It’s like we’ve waved a magic wand and disappeared into a picture perfect painting, our ...

Our Top 5 Caribbean Destinations

Shards Top 5 Caribbean DestinationsBy Paul and Sheryl Shard

Do you ever dream about traveling by boat on sparkling tropical seas as winter sets in at home and the weather turns colder and grayer?

We used to.

Then, almost 30 years ago, we decided to take a big step and do our first bareboat charter in the Caribbean to escape the snow and experience a mid-winter sailing adventure in Paradise. (We were novice sailors then.) My husband, Paul, and I shared a boat with friends on that trip, which made it pretty affordable, and we discovered that winter sailing in the Caribbean didn't have to be merely a dream after all. We got hooked.

Read more of the Shards Top 5 Caribbean Destinations...

 

 

Lifestyle

  • Prev
This Photo of the Week sequence from Chris Chahley and Kathy Coyle explains the whole boat thing. ...
The off season is suddenly upon us. Yikes! We need your photos more than ever to keep us thinking ...
One of our most enthusiastic contributors, Rob Dunbar sent us this photo from Halifax.   ...
Checking back into the US was quick and painless. We made the call to Customs but we needed to ...
Two-hundred-year-old homes are what ghost stories are made of, and Beaconsfield Yacht Club (BYC) ...
This time our photos come from Gimli where Katie Coleman Nicoll was on the scene. She’s an ...
Recently we celebrated our country’s 150th anniversary, and in true form thousands of ...
   We left off Part 1 at the year 1914, and will here pick it back up, running through ...
This week’s POTW comes from across the pond. Who knew we had a European audience   ...
Here is our boat anchored at Hockey Stick Bay. We live in a beautiful country.     ...

This brief history of the early days of the LaHave River Yacht Club (LRYC) gives an idea of the DIY enthusiasm of the club’s founders and the unpretentious love of boating motivated them.

The LaHave River Yacht Club is located on the West side of the LaHave River, 12 kilometers south of the town of Bridgewater. Founded with 50 members who held their early get-togethers at the old Drill Hall in Bridgewater, since many of them were also in the Reserves. The first slate of officers was: Commodore - Ed Goudey, Vice Commodore - Fred Surbeck, Rear Commodore - Captain Malcolm Wilkie, Treasurer - Macgregor Miller, Secretary - Victor Killam.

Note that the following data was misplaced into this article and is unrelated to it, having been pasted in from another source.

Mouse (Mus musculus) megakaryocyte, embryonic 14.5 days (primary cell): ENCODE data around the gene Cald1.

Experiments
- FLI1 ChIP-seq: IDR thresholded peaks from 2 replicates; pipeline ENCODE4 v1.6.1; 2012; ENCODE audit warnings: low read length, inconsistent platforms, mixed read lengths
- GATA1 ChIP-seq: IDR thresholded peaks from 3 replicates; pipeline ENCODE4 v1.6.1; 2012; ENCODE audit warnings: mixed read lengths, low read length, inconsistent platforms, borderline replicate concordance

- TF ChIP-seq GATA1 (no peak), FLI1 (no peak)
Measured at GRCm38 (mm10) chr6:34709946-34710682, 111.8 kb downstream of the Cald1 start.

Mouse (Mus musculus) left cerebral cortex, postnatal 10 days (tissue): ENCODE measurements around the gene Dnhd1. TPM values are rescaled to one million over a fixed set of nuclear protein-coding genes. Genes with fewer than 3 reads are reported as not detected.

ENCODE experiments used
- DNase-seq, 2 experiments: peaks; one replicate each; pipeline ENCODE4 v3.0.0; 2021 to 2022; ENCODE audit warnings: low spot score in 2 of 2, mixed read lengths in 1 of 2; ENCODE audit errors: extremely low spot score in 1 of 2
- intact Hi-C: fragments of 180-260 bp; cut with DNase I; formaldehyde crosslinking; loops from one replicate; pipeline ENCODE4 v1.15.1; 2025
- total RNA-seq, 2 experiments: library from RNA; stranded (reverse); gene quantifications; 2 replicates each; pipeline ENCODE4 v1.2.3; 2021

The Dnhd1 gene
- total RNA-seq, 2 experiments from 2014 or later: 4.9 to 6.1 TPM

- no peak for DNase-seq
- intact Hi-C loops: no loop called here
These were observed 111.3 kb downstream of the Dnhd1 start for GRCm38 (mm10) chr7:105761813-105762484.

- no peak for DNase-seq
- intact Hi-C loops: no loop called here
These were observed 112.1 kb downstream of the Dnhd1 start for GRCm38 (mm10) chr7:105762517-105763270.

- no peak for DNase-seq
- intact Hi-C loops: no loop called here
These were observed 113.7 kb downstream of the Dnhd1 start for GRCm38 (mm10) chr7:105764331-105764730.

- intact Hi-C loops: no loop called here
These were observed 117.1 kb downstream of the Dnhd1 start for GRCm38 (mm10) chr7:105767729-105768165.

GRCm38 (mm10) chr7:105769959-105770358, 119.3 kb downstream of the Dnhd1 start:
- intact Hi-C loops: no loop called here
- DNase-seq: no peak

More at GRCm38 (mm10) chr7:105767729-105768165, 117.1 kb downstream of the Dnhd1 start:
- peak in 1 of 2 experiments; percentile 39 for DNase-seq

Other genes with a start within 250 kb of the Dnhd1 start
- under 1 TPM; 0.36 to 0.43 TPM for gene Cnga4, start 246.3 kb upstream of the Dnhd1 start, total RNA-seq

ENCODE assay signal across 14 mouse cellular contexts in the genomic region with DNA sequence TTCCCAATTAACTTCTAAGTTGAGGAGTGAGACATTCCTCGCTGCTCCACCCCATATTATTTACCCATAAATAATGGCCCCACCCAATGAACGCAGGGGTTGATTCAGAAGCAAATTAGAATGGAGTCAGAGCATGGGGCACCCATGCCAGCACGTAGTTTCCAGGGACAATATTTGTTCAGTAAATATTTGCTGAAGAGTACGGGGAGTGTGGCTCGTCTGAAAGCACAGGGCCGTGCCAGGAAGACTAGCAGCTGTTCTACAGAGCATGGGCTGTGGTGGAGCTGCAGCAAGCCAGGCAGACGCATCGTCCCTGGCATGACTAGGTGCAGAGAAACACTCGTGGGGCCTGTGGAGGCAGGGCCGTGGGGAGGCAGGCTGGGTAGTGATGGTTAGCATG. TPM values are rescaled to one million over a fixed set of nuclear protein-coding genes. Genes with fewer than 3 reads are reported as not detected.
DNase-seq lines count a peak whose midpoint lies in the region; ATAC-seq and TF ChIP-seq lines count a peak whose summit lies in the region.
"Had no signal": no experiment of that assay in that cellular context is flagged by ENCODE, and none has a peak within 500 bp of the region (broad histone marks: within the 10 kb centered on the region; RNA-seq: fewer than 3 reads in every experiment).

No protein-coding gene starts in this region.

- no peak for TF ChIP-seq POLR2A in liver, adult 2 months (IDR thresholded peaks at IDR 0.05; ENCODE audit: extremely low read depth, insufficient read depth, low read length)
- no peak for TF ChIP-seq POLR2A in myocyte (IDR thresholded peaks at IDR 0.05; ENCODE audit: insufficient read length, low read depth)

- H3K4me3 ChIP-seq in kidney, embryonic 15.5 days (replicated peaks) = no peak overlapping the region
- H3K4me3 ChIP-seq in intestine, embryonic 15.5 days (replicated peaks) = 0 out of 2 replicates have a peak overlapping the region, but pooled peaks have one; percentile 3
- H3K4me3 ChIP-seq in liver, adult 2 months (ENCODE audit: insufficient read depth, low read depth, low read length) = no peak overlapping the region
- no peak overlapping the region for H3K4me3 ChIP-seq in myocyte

Read More about LaHave River Yacht Club...

 

 

 

Covey Island Boatworks

Covey Island Boatworks It could be said that Covey Island Boatworks put Canada on the map during the early days of wood/epoxy composite boatbuilding. Today the company has diversified into fiberglass commercial fishing vessels, selling inflatable boats and hybrid and electric propulsion systems from facilities in Lunenburg, Riverport and Liverpool. Things were pretty basic back in 1979 when the yard was established on Covey Island, one of the LaHave Islands in Lunenburg County, Nova Scotia, by John Steele and two partners.

Read More about Covey Island Boatworks....

 

 

 

 

DIY & How to

  • Prev
Water has a funny way of making its way into a boat: through through-hulls, stuffing boxes, leaks, ...
 Since the initial article of this column we have identified a wide range of apps and ...
Since the initial article of this series we have looked at the iPad and its use as a marine ...
The moment we all dread. It’s a warm sunny day and you’re out for a cruise. Suddenly ...
For most of us – this is the time to make the most of the boating season – launch and ...
Question: Is it possible to mount, protect and charge your iPad during marine navigation. ...
  Is iNavX the superlative marine navigation app?    
Question: Can I buy generic automotive parts or products for my boat, or should they specify ...
  There is a good deal of hesitancy and lack of understanding as to whether an iPad can ...

Marine Products

  • Prev
Out here on the West Coast with boats in the water year-round, there is one constant activity and ...
In the last edition of this column we took a close look at iRegatta and the advantages it can bring ...
With all the devastation in the eastern Caribbean a natural question to ask is ‘is our boat in that ...
During the heat of summer, many boat owners turn on their air conditioning units. Whether portable ...
A milestone has been reached. The new D13-1000 sees Volvo Penta move into the 1000hp marine leisure ...
  Still looking for the perfect slip for your boat? Look no further!    
Canadian Yachting traveled to Newport to review and sea trial the new MJM 35z.     ...
Erik Pawson Of Watertight Boatworks here in North Vancouver, BC, is really passionate about the ...
Hydro Clean Hull Wash is Canada's first automatic, mechanical hull wash system and the company has ...
For 2017 there were a total of 31 events planned and 2 were cancelled for a total of 29 events. All ...